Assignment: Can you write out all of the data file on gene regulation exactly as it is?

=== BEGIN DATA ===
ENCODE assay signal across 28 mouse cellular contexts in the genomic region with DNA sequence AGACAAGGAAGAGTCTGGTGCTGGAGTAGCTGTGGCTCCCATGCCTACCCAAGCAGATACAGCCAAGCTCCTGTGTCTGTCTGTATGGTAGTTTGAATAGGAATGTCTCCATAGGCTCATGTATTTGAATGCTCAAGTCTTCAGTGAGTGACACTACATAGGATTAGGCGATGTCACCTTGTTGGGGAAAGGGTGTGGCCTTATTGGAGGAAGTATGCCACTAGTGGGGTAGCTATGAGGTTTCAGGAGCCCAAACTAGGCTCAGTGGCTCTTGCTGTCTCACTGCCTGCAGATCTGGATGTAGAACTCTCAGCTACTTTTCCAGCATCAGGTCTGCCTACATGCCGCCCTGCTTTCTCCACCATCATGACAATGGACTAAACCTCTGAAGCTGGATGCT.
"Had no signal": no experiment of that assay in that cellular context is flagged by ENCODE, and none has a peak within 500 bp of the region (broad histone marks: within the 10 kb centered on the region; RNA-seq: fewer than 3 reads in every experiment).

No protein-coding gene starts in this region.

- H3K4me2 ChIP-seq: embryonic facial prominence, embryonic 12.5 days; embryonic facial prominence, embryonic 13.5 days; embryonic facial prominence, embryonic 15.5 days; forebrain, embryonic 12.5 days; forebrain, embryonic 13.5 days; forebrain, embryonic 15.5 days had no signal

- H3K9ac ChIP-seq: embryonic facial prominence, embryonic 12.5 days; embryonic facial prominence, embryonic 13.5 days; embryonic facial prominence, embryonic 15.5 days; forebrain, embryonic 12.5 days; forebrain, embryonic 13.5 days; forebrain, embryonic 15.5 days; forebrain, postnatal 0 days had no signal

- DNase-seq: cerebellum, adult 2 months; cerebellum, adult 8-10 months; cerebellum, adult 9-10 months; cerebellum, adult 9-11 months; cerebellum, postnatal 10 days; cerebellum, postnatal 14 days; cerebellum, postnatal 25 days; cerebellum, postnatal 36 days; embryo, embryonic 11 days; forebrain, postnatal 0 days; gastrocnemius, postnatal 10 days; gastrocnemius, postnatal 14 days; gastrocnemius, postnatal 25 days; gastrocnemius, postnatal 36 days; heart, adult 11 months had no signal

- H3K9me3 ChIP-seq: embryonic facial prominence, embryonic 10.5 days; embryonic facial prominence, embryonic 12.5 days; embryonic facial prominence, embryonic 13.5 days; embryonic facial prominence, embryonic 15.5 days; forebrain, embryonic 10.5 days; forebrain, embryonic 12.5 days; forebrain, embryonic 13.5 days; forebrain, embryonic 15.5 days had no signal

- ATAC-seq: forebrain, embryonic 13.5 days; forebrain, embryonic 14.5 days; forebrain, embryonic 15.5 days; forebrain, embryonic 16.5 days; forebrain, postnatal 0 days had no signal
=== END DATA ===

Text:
ENCODE assay signal across 28 mouse cellular contexts in the genomic region with DNA sequence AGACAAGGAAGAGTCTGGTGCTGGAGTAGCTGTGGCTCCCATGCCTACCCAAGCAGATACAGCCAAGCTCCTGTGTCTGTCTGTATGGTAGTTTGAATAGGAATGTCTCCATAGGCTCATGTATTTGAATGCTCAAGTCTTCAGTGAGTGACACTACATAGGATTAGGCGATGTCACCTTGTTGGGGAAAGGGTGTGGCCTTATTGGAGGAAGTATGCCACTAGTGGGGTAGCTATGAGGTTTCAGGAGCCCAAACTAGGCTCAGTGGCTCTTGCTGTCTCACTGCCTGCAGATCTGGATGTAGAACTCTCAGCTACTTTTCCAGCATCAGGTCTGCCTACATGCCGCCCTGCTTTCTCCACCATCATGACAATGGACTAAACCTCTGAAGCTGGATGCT.
"Had no signal": no experiment of that assay in that cellular context is flagged by ENCODE, and none has a peak within 500 bp of the region (broad histone marks: within the 10 kb centered on the region; RNA-seq: fewer than 3 reads in every experiment).

No protein-coding gene starts in this region.

- H3K4me2 ChIP-seq: embryonic facial prominence, embryonic 12.5 days; embryonic facial prominence, embryonic 13.5 days; embryonic facial prominence, embryonic 15.5 days; forebrain, embryonic 12.5 days; forebrain, embryonic 13.5 days; forebrain, embryonic 15.5 days had no signal

- H3K9ac ChIP-seq: embryonic facial prominence, embryonic 12.5 days; embryonic facial prominence, embryonic 13.5 days; embryonic facial prominence, embryonic 15.5 days; forebrain, embryonic 12.5 days; forebrain, embryonic 13.5 days; forebrain, embryonic 15.5 days; forebrain, postnatal 0 days had no signal

- DNase-seq: cerebellum, adult 2 months; cerebellum, adult 8-10 months; cerebellum, adult 9-10 months; cerebellum, adult 9-11 months; cerebellum, postnatal 10 days; cerebellum, postnatal 14 days; cerebellum, postnatal 25 days; cerebellum, postnatal 36 days; embryo, embryonic 11 days; forebrain, postnatal 0 days; gastrocnemius, postnatal 10 days; gastrocnemius, postnatal 14 days; gastrocnemius, postnatal 25 days; gastrocnemius, postnatal 36 days; heart, adult 11 months had no signal

- H3K9me3 ChIP-seq: embryonic facial prominence, embryonic 10.5 days; embryonic facial prominence, embryonic 12.5 days; embryonic facial prominence, embryonic 13.5 days; embryonic facial prominence, embryonic 15.5 days; forebrain, embryonic 10.5 days; forebrain, embryonic 12.5 days; forebrain, embryonic 13.5 days; forebrain, embryonic 15.5 days had no signal

- ATAC-seq: forebrain, embryonic 13.5 days; forebrain, embryonic 14.5 days; forebrain, embryonic 15.5 days; forebrain, embryonic 16.5 days; forebrain, postnatal 0 days had no signal